The eggs spend their first week in the trays acclimatising to the farm’s water temperature and pH, and most will hatch during their second week. The Danish rainbow trout achieve a hatching rate of up to 98%, although this can be lowered by variations in water temperature and pH levels. “Just one day of poor egg management can lead to growth, health and quality problems months later,” stresses Simon. “During the hatching process, it’s essential that all empty egg shells, opaque eggs that won’t hatch, and other organic materials, especially river sediment, are removed from the troughs. These encourage the growth of protozoa that could compromise the health of the eggs and fry.”

Rainbow trout are a temperate species, so Simon and his team are able to hatch trout eggs during the cooler months of May to September. In the remaining months, when air and water temperatures become too warm for hatching, the partners arrange for Sabieshoek to hatch rainbows at their specialised hatching and acclimatisation facilities to prepare the fry for Peak Trout’s specific water temperatures and pH levels. Once the fry are swimming and feeding independently, they are transported to Peak Trout.

The fry that are hatched on the farm spend their first four weeks in the hatching troughs. During their initial 10 to 14 days, they are unable to swim, and feed off the remains of their internal yolk sac. After this, they become ‘swimmer fry’ and can be fed with fish meal.

Specialised feed
The trout feed used at Peak Trout is manufactured by KZN-based AVI Products. The No. 0 feed given to the swimmer fry comes in powder form and has up to 53% protein and high fish fatty acids, all of which help to ensure optimal growth. These fry can be fed up to 15 times a day, depending on environmental factors. 

“Once the swimmer fry are about 5cm long, we use nets and buckets to move them from the hatching troughs to larger holding ponds,” explains Nina. “Stocking densities vary up the age cycle, depending on water temperatures and flow rates from the river water, and these vary constantly. We have to adapt to these, otherwise the fish could die within minutes.” Simon concurs: “One has to be flexible and have an intimate knowledge of one’s own production conditions and parameters.”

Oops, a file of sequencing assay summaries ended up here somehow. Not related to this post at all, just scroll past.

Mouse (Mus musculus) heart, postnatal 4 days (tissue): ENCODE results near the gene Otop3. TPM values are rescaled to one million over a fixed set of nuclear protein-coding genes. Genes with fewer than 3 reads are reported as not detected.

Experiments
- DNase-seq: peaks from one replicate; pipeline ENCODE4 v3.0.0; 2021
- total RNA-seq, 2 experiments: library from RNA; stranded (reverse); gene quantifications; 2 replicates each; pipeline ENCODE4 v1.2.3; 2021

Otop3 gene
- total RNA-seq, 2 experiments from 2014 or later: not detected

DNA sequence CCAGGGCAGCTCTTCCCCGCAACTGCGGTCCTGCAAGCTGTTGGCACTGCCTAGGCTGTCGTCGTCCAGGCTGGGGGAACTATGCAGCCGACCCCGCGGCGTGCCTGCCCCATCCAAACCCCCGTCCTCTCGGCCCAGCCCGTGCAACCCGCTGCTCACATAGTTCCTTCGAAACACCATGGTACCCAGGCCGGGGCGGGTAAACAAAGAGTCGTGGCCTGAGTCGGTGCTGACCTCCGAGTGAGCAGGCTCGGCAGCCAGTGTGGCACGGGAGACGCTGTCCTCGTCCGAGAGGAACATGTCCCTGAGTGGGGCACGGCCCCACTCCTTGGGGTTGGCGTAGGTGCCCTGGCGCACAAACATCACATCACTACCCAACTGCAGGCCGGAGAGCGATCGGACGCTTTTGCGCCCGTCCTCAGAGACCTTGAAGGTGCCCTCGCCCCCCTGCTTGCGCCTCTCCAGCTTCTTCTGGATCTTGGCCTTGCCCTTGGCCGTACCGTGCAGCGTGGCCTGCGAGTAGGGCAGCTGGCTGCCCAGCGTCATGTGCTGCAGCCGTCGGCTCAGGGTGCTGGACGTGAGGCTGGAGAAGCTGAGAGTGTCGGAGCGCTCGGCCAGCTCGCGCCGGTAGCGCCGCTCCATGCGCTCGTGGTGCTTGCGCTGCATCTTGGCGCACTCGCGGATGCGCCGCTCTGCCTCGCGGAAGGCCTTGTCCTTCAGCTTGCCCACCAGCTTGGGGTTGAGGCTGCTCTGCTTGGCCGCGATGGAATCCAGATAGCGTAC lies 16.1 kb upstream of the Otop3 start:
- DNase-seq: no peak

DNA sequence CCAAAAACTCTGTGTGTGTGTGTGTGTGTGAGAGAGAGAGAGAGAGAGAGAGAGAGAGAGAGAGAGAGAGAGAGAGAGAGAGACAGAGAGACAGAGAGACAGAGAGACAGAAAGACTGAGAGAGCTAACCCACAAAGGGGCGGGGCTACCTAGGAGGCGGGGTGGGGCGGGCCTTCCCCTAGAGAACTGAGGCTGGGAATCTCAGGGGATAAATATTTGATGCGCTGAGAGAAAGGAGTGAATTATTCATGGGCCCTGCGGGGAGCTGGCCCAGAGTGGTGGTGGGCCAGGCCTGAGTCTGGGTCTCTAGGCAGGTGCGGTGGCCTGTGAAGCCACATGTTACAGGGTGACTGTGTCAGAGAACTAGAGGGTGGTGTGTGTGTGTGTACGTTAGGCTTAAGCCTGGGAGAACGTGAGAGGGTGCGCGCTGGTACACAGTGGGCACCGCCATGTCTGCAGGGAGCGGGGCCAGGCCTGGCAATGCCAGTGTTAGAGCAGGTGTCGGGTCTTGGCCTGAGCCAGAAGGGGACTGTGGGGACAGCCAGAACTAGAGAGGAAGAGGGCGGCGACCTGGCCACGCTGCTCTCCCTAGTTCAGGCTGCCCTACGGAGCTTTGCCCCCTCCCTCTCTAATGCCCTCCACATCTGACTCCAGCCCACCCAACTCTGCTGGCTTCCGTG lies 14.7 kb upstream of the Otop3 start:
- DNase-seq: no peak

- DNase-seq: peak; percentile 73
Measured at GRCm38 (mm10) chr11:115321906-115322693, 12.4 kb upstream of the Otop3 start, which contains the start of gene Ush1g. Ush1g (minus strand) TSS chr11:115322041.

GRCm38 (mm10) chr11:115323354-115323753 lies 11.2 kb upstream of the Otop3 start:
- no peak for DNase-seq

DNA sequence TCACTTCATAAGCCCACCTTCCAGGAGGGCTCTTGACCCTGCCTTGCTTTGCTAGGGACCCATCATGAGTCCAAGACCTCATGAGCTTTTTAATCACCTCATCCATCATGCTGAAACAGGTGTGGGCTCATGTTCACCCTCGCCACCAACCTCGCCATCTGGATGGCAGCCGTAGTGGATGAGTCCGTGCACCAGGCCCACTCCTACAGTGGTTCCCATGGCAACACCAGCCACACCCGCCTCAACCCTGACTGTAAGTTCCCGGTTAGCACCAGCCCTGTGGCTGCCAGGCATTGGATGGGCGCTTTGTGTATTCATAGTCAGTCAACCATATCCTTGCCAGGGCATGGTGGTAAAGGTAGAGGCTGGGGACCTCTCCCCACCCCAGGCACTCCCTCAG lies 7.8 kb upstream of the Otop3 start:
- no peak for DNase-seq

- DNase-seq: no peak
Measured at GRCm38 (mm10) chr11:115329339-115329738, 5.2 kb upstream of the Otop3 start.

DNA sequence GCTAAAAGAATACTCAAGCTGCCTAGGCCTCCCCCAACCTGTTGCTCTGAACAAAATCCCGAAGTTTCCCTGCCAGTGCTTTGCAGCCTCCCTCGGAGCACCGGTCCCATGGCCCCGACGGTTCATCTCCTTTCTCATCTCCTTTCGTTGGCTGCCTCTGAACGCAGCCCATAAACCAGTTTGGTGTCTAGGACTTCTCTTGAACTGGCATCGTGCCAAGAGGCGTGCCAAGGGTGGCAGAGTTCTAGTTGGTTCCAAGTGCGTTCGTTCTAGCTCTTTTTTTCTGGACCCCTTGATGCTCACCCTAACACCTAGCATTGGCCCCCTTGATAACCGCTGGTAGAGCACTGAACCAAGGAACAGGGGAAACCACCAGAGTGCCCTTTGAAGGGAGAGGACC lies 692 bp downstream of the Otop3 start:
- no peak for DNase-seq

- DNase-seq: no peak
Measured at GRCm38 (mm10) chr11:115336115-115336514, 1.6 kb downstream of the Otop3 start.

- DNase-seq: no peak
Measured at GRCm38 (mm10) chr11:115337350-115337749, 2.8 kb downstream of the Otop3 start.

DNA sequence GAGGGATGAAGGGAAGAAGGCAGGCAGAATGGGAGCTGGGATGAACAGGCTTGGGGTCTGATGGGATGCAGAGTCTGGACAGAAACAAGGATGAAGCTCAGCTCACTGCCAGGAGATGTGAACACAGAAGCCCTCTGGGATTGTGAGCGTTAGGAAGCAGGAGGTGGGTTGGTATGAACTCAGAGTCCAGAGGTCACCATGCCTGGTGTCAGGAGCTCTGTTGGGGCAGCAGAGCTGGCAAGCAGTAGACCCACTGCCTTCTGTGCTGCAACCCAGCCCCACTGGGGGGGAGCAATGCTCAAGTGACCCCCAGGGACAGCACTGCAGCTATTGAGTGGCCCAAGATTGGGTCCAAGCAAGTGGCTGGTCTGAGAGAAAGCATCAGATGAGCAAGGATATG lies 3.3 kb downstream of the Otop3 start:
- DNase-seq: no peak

During their time in the holding ponds, the fry receive, in turn, No. 1 (0,3mm diameter), No. 2 (0,6mm) and No. 3 (0,8mm to 0,9mm) crumble feed ranging from 53% to 48% protein five to six times a day. Once most of the fry in a particular holding pond are about 10cm in length – at about four months – they are caught in a net and size-graded using a special tray. This allows fish smaller than 10cm to fall back, allowing them more time to grow. Fish 10cm and longer are moved to a growing pond.

“A rainbow trout should grow about 2,5cm a month under good conditions,” says Simon. “Optimal water temperature for
their growth is 12°C to 17°C, but they are still comfortable from 4°C to 19°C. Temperatures either side of this dramatically slow a trout’s growth as it diverts energy towards trying to deal with the stress.”

The rainbows spend two to three months in these ponds, where they are fed three times daily with 1,5mm to 2mm pellets. When they are 150cm to 180cm long, they are graded by hand (gloves are used to protect the fishes’ slime barrier) and transferred to the next tank or raceway for the final stage. Here they are fed 3mm, 4mm and 5mm pellets in turn, the largest of which contain 38% protein. The fish spend four to five months in these tanks until they are ready for harvesting, either as table trout or stocking trout.

Peak Trout’s production facilities can hold up to 20t of trout of varying ages. This allows the company to supply the table trout market throughout the year. The stocking market only comes into play during the cooler months of May to November.
Nina explains that the table trout market demands whole, gutted, cleaned fish of 250g to 350g. In its first year, Peak Trout produced 42t live weight of trout.

Of these, about 6,5t were sold as stocking trout to clients in KZN and Mpumalanga, while the rest were sold as table trout. The company is one of only three commercial trout farms in KZN, and is likely to grow market share as it aims to increase output to 60t in the second year. According to Simon, they may push this even higher provided it does not compromise quality and the business’s environmental footprint.

“Demand for trout exceeds supply, so we have the market, the prices are good, and if we manage our business properly, there’s money to be made,” he concludes.